When our skin looks great we hold our heads a little higher and we feel confident about our appearance. But when our skin is plagued with discolorations, that’s very different. Freckles, aging, sun damage and dark spots are just a few skin traumas that hide our true elegance. So in an effort to have the inner beauty mirror the outer beauty, some people opt to use skin bleach to improve their skin imperfections.
How It Works
There are numerous skin discoloration problems and their causes are even more infinite. The logic behind skin bleaching is to lighten, rid, or improve dark areas of the skin. Small scars, age spots and other pigmentation problems, are a few of the skin flaws that can be improved with skin bleach.
Dark spots are created by cell groupings in the skin that produce excessive amounts of pigment. Skin bleach interferes with pigment production. (Pigment production is also known as the production of melanin). The melanin in skin is created by cells called melanocytes and it is responsible for giving the hair and the skin its color. So a skin bleach hinders the production of melanin.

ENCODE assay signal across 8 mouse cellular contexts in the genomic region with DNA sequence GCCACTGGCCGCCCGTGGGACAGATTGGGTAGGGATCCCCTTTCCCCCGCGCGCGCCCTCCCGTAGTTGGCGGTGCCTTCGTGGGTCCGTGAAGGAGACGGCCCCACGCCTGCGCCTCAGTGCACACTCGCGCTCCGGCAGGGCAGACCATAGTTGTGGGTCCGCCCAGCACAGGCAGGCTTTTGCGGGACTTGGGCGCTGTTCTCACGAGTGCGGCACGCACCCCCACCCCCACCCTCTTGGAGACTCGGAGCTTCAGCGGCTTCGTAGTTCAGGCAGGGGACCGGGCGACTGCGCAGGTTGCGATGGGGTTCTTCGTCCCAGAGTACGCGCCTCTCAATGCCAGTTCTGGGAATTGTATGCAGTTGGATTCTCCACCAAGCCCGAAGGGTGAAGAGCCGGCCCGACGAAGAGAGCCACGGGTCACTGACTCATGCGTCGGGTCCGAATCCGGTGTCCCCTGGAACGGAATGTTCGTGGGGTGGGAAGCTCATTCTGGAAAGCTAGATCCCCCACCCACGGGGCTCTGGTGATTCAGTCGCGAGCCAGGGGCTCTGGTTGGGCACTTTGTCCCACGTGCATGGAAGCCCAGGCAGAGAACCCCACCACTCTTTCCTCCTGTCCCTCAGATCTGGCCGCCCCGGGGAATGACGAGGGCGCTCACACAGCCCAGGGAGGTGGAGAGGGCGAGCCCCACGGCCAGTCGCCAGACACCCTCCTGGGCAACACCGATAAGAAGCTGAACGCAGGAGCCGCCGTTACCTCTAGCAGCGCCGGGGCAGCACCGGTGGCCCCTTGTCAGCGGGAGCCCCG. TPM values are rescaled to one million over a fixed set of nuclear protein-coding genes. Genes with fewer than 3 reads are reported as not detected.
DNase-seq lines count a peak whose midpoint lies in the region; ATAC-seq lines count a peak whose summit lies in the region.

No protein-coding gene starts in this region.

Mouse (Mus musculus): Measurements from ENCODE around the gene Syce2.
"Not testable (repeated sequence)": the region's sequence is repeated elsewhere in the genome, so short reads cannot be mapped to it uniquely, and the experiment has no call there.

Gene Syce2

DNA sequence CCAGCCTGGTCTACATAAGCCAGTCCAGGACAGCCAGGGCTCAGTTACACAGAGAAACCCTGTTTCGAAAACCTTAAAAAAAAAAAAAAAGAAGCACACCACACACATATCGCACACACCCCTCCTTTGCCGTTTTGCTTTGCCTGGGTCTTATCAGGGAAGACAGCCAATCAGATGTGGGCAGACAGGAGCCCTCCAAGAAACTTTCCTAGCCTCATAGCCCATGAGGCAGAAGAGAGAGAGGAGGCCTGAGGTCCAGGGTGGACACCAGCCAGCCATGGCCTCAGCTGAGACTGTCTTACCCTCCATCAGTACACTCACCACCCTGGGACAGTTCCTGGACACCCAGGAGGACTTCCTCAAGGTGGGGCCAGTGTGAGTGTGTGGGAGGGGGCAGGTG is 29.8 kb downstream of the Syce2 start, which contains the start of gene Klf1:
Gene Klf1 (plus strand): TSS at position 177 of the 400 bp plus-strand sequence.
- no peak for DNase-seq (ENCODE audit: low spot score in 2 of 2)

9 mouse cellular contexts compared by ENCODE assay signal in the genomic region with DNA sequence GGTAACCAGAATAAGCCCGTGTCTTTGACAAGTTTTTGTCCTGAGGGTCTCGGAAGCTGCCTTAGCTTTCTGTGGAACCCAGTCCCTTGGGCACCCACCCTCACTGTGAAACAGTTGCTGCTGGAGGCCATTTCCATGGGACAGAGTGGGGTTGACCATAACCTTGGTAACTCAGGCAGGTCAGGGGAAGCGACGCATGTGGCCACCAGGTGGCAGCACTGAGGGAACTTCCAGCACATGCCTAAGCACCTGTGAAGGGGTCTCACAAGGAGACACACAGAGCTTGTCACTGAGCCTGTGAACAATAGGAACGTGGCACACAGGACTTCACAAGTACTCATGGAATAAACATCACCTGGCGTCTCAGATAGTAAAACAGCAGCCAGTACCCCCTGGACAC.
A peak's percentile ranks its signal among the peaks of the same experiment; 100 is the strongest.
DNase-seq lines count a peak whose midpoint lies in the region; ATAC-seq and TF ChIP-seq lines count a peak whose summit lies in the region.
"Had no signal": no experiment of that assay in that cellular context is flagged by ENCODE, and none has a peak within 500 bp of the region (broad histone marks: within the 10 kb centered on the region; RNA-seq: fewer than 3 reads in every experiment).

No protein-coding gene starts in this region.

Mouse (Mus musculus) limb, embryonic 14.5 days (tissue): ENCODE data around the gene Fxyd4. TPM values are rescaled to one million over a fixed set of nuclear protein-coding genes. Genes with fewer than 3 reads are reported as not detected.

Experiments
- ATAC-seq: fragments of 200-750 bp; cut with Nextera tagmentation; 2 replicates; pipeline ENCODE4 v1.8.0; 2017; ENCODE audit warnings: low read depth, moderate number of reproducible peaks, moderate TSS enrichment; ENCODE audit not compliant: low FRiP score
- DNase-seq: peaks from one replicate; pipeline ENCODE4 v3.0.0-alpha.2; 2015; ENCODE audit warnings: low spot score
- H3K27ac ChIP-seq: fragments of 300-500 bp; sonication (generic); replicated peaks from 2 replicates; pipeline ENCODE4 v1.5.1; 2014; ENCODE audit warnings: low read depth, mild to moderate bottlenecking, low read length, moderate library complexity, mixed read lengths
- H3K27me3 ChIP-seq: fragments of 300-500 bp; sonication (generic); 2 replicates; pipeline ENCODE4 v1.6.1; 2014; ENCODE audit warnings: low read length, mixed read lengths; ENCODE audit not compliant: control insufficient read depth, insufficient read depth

The skin is left with an even skin tone, when the body is unable to manufacturer melanin to the treated areas.
Dangers Associated with Skin Bleach
There are two common products that are found in skin bleach: hydroquinone and mercury. They are both toxic chemicals. Hydroquinone can also be found in photo processing and in hair dyes. Of the two toxins, hydroquinone is the only product that the FDA will recognize as skin bleach. Products that have over 2 percent of hydroquinone may cause redness and irritate the skin. Skin bleach that contains mercury cannot be used for long periods of time. The mercury in the product will start to accumulate in the cells of the body causing mercury poisoning, which can lead to liver damage and kidney failure.
Hydroquinone and mercury, also cause the skin to be hyper-sensitive to sun rays, so it is very important that anyone using a skin bleach do so with caution.
Use should be discontinued after achieving desired results and the skin bleach should only be used on dark spots of the skin. It should never be used to bleach large areas of the skin.
Users should understand that skin bleaching does not work in the same way as bleaching hair or clothes. It is a very timely process. Results will not be seen instantaneously. Some results may take up to 4 to 6 weeks.